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Home Publications Blogs Beat the Press The Need for New Antibiotics: Can We Talk About Alternatives to Patents, Please?

The Need for New Antibiotics: Can We Talk About Alternatives to Patents, Please?

Saturday, 06 November 2010 08:54

Does the pharmaceutical industry prevent the media from discussing alternatives to the patent system for financing drug research? That would seem to be the case, since an NYT article on the failure of the industry to pursue the development of new antibiotics never once mentioned alternatives to relying on the current patent system.

It does not plan to offer government subsidies in addition to patent monopolies or proposals to make these monopolies even longer, but never considers the possibility that the research would simply be financed directly through public funds with all the findings placed in the public domain. Is there just a mental blockage here or is something else going on? 

Comments (2)Add Comment
Economic Rent Kills Super Bugs, Not New Antibiotics
written by izzatzo, November 06, 2010 9:33
The obvious reason for not developing new antibiotics is because it will just result in more resistant super bugs that are immune to the next generation of antibiotics and so on.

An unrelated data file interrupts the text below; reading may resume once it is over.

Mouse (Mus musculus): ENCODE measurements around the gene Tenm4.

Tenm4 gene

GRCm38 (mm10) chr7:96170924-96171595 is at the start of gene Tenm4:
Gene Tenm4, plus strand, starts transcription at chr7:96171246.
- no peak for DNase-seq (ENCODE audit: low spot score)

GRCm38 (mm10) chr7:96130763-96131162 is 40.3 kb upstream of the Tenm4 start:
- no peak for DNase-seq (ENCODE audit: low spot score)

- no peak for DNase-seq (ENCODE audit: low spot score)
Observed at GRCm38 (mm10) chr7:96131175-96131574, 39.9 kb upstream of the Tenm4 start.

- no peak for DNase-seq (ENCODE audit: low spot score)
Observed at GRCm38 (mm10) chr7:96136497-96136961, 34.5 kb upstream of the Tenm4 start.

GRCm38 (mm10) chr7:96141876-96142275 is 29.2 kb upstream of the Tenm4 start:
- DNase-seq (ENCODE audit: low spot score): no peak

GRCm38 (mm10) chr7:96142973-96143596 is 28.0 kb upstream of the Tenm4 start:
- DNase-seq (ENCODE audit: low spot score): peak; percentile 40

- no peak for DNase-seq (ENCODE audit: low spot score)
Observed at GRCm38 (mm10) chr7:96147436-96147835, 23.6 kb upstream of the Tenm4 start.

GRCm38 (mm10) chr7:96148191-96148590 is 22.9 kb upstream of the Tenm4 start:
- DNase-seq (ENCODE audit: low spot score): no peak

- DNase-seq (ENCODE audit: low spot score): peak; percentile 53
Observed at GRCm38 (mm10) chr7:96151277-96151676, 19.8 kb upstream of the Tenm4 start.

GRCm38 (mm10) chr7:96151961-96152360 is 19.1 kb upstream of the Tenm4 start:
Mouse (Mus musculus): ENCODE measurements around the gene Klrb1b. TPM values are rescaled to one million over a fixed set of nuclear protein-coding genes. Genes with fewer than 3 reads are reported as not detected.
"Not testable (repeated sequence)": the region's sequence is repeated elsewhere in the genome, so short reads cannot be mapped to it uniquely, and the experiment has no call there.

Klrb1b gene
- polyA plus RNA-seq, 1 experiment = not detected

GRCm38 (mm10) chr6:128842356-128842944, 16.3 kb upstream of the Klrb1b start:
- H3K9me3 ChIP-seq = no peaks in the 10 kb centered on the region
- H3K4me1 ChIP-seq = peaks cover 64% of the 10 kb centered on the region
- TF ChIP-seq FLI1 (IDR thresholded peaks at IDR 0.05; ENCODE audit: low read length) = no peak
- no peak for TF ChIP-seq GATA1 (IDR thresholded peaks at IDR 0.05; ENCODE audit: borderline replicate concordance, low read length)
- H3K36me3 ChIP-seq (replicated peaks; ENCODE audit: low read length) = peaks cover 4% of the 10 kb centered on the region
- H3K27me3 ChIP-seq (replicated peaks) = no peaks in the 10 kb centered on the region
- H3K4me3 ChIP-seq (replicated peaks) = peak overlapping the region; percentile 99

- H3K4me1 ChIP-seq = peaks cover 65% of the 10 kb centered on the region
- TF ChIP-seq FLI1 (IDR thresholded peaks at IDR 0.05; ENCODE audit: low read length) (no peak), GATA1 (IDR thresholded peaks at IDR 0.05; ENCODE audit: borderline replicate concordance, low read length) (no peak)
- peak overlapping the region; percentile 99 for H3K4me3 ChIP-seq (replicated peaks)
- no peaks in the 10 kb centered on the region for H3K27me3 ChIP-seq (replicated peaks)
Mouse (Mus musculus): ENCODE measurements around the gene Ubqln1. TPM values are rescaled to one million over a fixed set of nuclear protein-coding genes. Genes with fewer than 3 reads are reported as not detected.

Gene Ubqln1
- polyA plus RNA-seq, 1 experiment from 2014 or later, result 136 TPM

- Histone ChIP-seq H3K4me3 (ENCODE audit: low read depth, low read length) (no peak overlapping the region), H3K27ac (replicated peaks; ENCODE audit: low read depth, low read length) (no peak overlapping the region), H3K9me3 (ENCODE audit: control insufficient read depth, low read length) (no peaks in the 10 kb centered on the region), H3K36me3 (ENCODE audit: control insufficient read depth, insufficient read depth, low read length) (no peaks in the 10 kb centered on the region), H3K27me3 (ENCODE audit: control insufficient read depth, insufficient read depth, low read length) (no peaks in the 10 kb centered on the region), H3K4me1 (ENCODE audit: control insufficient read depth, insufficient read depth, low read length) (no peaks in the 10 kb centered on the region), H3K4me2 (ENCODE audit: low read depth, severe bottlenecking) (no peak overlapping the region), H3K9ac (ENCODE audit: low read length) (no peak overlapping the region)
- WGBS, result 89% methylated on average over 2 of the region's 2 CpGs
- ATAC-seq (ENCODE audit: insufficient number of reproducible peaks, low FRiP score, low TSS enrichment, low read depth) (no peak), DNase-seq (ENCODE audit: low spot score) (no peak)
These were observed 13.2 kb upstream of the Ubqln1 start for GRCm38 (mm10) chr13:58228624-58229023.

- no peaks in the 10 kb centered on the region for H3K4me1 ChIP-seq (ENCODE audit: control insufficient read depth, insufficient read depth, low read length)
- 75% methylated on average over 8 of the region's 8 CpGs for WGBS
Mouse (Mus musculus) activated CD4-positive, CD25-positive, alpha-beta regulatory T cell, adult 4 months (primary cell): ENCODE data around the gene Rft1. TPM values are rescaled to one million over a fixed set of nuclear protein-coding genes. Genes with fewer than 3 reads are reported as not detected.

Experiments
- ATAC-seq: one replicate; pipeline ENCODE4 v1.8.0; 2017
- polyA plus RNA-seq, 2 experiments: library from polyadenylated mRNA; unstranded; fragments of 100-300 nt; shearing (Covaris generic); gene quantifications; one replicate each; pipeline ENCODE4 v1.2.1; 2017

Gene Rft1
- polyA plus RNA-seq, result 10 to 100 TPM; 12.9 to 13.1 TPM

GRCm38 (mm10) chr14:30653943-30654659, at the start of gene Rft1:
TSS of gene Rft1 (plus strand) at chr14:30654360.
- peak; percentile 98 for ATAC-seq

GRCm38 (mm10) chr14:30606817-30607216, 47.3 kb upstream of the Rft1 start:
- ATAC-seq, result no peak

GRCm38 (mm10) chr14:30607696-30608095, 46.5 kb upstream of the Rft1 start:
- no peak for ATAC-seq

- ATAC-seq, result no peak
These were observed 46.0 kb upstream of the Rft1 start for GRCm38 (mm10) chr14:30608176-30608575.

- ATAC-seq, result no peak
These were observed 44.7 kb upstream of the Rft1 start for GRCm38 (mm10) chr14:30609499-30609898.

If not for the economic rent earned by Big Pharma, competition would result in a viscious cycle of massive economic waste of new generations of antibiotics that just contribute to the growth of super immune bugs that would eventually wipe out the human race.

While socialists like Dean Baker do not appreciate the value of suppressing competition, teabaggers and Big Pharma realize that economics rents are literally the key to life and must be sustained at all cost.

The only way to avoid a death panel of next generation super immune bugs is to prevent socialist government interference that creates competition in a free rent pharmaceutical market.
written by fuller schmidt, November 07, 2010 8:33
Too good satire, Izzatso, over-the-head too good.

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About Beat the Press

Dean Baker is co-director of the Center for Economic and Policy Research in Washington, D.C. He is the author of several books, his latest being The End of Loser Liberalism: Making Markets Progressive. Read more about Dean.